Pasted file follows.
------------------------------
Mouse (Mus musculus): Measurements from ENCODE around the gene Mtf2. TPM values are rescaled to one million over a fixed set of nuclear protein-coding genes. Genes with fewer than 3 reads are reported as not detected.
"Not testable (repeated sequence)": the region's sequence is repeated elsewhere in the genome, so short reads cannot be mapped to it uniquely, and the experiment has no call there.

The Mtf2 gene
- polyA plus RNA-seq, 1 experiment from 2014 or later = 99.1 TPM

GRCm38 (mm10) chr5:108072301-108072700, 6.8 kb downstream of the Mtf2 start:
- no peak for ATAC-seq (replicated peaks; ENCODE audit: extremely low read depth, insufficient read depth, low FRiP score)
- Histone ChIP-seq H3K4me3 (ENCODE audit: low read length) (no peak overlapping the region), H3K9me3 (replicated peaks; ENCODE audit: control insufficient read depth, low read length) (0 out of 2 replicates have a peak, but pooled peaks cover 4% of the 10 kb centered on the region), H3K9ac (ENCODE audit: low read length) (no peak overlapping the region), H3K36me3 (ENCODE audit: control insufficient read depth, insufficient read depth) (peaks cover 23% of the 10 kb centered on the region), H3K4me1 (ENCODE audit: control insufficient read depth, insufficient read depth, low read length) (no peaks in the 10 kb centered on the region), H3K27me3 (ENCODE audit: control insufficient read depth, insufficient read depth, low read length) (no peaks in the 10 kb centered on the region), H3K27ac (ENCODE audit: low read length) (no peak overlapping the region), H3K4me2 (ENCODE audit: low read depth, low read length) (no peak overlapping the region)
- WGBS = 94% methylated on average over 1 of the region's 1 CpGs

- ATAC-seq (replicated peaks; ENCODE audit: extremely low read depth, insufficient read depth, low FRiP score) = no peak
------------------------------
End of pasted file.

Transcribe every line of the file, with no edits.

Mouse (Mus musculus): Measurements from ENCODE around the gene Mtf2. TPM values are rescaled to one million over a fixed set of nuclear protein-coding genes. Genes with fewer than 3 reads are reported as not detected.
"Not testable (repeated sequence)": the region's sequence is repeated elsewhere in the genome, so short reads cannot be mapped to it uniquely, and the experiment has no call there.

The Mtf2 gene
- polyA plus RNA-seq, 1 experiment from 2014 or later = 99.1 TPM

GRCm38 (mm10) chr5:108072301-108072700, 6.8 kb downstream of the Mtf2 start:
- no peak for ATAC-seq (replicated peaks; ENCODE audit: extremely low read depth, insufficient read depth, low FRiP score)
- Histone ChIP-seq H3K4me3 (ENCODE audit: low read length) (no peak overlapping the region), H3K9me3 (replicated peaks; ENCODE audit: control insufficient read depth, low read length) (0 out of 2 replicates have a peak, but pooled peaks cover 4% of the 10 kb centered on the region), H3K9ac (ENCODE audit: low read length) (no peak overlapping the region), H3K36me3 (ENCODE audit: control insufficient read depth, insufficient read depth) (peaks cover 23% of the 10 kb centered on the region), H3K4me1 (ENCODE audit: control insufficient read depth, insufficient read depth, low read length) (no peaks in the 10 kb centered on the region), H3K27me3 (ENCODE audit: control insufficient read depth, insufficient read depth, low read length) (no peaks in the 10 kb centered on the region), H3K27ac (ENCODE audit: low read length) (no peak overlapping the region), H3K4me2 (ENCODE audit: low read depth, low read length) (no peak overlapping the region)
- WGBS = 94% methylated on average over 1 of the region's 1 CpGs

- ATAC-seq (replicated peaks; ENCODE audit: extremely low read depth, insufficient read depth, low FRiP score) = no peak